The old advice used to be to double-quote any expression involving a
$VARIABLE, at least if one wanted it to be interpreted by the shell as one single item, otherwise, any spaces in the content of
$VARIABLE would throw off the shell.
I understand, however, that in more recent versions of shells, double-quoting is no longer always needed (at least for the purpose described above). For instance, in
% FOO='bar baz' % [ $FOO = 'bar baz' ] && echo OK bash: [: too many arguments % [[ $FOO = 'bar baz' ]] && echo OK OK % touch 'bar baz' % ls $FOO ls: cannot access bar: No such file or directory ls: cannot access baz: No such file or directory
zsh, on the other hand, the same three commands succeed. Therefore, based on this experiment, it seems that, in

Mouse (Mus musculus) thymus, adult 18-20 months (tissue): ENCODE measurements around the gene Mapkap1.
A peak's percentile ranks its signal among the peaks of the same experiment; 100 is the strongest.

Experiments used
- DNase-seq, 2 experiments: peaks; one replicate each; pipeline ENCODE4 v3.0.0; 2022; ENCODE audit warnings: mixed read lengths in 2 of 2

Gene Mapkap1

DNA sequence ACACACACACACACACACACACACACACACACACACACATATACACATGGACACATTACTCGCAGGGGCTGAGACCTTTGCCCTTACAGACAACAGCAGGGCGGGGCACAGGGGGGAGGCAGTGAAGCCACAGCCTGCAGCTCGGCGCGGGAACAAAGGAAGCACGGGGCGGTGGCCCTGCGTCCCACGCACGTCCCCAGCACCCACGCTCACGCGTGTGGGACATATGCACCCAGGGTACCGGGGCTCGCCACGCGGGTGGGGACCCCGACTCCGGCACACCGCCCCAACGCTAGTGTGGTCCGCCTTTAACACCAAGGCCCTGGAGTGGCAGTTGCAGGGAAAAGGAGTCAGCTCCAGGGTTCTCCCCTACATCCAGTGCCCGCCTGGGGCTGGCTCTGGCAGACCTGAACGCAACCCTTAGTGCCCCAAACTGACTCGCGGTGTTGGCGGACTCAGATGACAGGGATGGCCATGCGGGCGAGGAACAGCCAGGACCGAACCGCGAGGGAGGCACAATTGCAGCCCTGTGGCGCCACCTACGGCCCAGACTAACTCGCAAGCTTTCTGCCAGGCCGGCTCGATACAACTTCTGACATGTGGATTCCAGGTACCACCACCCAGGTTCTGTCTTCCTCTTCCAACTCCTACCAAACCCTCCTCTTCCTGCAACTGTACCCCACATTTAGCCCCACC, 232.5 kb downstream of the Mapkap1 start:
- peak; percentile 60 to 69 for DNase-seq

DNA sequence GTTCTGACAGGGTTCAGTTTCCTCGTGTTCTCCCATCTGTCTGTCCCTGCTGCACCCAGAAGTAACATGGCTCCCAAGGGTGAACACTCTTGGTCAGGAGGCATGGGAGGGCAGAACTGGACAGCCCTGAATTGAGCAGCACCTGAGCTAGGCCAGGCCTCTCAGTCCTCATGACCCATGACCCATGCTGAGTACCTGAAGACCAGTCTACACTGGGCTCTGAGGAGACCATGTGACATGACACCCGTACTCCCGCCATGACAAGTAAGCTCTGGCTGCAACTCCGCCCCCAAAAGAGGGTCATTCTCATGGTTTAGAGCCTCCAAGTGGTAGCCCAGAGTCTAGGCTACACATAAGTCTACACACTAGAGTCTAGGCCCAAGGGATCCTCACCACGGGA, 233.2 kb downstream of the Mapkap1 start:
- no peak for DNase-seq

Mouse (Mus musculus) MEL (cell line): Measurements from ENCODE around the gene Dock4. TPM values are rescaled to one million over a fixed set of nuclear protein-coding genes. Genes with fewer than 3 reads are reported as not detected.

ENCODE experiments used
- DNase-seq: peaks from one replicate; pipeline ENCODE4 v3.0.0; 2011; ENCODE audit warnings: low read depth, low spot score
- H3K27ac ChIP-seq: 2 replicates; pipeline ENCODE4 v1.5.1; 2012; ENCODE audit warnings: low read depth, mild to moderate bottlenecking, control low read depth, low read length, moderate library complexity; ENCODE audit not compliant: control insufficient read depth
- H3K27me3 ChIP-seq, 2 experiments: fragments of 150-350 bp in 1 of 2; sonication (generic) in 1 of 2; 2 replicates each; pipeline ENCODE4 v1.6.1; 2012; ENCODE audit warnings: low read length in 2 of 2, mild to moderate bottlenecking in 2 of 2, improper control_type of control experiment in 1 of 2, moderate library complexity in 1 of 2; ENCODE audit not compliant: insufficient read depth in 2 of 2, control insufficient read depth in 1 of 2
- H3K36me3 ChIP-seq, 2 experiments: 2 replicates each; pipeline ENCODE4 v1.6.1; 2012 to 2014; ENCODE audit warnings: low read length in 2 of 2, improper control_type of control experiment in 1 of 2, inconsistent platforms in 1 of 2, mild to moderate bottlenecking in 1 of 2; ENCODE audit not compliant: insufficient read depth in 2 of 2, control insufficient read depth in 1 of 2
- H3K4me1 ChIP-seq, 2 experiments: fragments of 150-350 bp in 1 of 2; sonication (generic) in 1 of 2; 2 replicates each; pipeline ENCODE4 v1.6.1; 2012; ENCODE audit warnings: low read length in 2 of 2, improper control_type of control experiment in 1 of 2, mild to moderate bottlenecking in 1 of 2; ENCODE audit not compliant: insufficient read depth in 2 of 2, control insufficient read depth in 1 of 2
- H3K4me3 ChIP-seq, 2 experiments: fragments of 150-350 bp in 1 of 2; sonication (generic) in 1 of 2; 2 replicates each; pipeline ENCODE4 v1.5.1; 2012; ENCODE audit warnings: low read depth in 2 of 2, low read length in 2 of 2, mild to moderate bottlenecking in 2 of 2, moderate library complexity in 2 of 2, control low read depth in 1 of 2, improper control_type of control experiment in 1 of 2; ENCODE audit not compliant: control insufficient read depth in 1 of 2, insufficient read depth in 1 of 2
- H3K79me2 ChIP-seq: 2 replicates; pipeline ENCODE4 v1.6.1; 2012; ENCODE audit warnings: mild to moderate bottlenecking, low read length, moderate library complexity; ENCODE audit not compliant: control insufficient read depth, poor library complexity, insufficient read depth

bash, one can omit the double quotes inside
[[ ... ]], but not inside
[ ... ] nor in command-line arguments, whereas, in
zsh, the double quotes may be omitted in all these cases.
But inferring general rules from anecdotal examples like the above is a chancy proposition. It would be nice to see a summary of when double-quoting is necessary. I'm primarily interested in